My name is Andrea and I am an Army wife, mommy, blogger, and teacher. I’ve taught both in Arizona and for the Department of Defense here in Germany. I absolutely adore teaching Kindergarten and today I’m going to share some important things your child should know before school starts.
I know you’re thinking, “But it’s only March!” but trust me, it’s never too early to start! Whether your child is two years old or five, these skills are vital to his/her success in school. Build a strong foundation at home before your child starts school. Kindergarten isn’t what it used to be. Most adults think of Kindergarten as an extension of preschool – a time to play, explore, and nap – but it has become much more academic. By the end of the school year, Kindergarten children are now expected to read, write, and complete simple addition problems! We even start working on telling time and basic money concepts, not to mention science and social studies units!
Still think March is too early to start working with your child? I always advocate starting early and building a foundation at home. Maia and I already work on some of these concepts even though she’s only 15 months old – although she doesn’t even know we’re ‘working’ yet! But I’m a teacher and I know what to expect for her first year (and those that follow.) I want to share with you too, so that your child can be prepared for an exciting and fun first year of school!
*Each child is different and some have obstacles to overcome before these skills can be mastered. Know your child and seek help from a qualified source if necessary.*
1. Sing the ABC’s.
This might seem like a no-brainer, but you would be shocked at the number of students who enter Kindergarten without being able to recite the alphabet! If you don’t know how to sing the ABC song, how on earth could you be expected to write them? Sing the ABC song with your children throughout the day. Sing it as you change your baby’s diaper, or give your kids a bath, or set the table for a meal, or when you’re driving in the car… It takes less than a minute to sing and there are plenty of minutes in a day where you can sneak them in!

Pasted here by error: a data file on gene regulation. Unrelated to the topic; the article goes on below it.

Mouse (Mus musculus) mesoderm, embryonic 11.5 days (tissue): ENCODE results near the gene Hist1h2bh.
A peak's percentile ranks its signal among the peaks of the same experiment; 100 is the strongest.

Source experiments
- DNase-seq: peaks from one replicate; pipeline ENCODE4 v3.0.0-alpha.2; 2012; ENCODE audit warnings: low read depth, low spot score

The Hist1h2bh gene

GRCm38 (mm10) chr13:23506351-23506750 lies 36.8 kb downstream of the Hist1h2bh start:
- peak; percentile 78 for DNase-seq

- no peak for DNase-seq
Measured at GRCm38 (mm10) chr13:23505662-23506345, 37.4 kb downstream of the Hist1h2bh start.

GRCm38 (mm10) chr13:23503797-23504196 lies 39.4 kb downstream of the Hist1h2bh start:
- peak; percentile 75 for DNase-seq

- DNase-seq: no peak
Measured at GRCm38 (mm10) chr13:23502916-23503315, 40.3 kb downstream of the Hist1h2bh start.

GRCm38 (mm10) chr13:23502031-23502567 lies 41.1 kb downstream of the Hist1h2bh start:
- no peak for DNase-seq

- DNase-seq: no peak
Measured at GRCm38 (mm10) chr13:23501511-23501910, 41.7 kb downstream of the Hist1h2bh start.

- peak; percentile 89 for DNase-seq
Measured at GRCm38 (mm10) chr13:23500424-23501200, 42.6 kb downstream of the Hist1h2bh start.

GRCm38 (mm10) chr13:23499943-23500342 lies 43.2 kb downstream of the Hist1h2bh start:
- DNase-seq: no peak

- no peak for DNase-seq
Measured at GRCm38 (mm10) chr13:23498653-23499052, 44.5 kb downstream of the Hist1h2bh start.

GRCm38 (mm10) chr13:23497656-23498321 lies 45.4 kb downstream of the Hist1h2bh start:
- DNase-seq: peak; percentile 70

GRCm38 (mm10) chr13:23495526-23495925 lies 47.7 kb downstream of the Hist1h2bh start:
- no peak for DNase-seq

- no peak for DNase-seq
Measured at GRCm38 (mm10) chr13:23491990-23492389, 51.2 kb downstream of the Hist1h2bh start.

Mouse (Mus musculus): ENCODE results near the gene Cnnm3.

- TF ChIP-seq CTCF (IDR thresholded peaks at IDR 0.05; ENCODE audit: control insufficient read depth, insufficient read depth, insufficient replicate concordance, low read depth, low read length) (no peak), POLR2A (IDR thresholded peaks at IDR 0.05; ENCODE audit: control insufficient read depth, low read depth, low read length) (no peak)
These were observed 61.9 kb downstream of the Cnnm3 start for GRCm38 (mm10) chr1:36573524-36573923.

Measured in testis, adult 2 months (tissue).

*Hint: Be sure to sing clearly and slowly through the “L, M, N, O” portion of the song. When we sing it quickly, it sounds like one long letter – and your child will learn it that way!
2. Write his/her first and last name.
Start by concentrating on the first name. Be sure to encourage proper grip on the pencil or crayon! Say each letter as you write. Don’t worry about writing on lined paper or making each letter perfect – it’s not developmentally possible at three or four years old! Help your child learn how to write first and last name and worry about making it look nice a little later.
3. Identify all 26 letters – capital and lowercase.
This is a skill that would be great for your child to know when entering Kindergarten, by the truth is: it might be too much to know by September. I would expect most children to know by January though. Start with the first letter of your child’s first name. Whenever you see his/her name in print, point out the first letter and say its name. Pick random letters as you encounter them: on a cereal box or license plate, in a book, on a toy… Be creative.
*Hint: Capital letters are easier!
4. Write all 26 letters – capital and lowercase.
A great way to practice writing the letters is by tracing them. Write the letters on a piece of paper with plenty of space around each one. Have your child trace the letters with a pencil, crayon, or marker. After your child can trace them, see if he/she can do it without the tracing as a guide. Again, start with capital letters. There are even fonts available for download that print letters (and numbers!) with dashed lines for tracing!